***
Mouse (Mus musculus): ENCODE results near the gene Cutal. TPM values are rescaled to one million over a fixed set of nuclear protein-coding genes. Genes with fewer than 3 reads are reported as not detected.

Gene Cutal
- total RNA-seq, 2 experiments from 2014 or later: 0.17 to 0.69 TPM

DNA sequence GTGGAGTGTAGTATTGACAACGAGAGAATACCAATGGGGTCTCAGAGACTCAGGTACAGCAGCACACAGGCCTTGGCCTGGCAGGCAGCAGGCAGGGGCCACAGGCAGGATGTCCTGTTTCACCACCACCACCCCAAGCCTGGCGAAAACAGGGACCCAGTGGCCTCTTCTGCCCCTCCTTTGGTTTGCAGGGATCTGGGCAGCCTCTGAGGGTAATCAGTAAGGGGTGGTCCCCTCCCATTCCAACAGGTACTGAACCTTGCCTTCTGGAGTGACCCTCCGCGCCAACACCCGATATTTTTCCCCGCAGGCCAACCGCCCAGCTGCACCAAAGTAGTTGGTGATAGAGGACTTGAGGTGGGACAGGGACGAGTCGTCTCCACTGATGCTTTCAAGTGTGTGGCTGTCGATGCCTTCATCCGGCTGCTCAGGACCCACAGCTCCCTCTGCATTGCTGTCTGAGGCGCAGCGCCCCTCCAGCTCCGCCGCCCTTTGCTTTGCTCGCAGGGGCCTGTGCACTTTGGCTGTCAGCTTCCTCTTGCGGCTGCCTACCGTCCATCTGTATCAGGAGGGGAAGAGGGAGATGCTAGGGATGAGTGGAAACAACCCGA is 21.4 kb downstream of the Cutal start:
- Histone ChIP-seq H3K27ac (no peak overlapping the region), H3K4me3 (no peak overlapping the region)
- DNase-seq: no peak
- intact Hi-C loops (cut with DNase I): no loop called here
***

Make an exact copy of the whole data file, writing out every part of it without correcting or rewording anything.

Mouse (Mus musculus): ENCODE results near the gene Cutal. TPM values are rescaled to one million over a fixed set of nuclear protein-coding genes. Genes with fewer than 3 reads are reported as not detected.

Gene Cutal
- total RNA-seq, 2 experiments from 2014 or later: 0.17 to 0.69 TPM

DNA sequence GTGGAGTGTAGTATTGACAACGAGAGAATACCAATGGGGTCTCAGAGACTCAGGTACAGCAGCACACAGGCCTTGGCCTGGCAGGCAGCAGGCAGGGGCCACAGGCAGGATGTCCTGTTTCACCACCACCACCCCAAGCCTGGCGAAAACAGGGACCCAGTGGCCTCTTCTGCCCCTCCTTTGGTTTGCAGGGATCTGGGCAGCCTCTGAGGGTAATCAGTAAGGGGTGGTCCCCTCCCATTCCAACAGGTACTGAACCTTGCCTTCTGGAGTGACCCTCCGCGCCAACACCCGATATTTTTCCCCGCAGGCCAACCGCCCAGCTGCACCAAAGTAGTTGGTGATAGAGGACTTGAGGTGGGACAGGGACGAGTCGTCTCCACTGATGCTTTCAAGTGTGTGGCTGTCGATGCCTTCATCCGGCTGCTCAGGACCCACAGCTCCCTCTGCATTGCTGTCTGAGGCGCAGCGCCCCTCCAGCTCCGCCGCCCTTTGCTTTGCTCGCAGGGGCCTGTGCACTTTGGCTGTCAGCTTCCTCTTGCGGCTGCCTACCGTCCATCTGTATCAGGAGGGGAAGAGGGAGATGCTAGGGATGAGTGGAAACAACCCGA is 21.4 kb downstream of the Cutal start:
- Histone ChIP-seq H3K27ac (no peak overlapping the region), H3K4me3 (no peak overlapping the region)
- DNase-seq: no peak
- intact Hi-C loops (cut with DNase I): no loop called here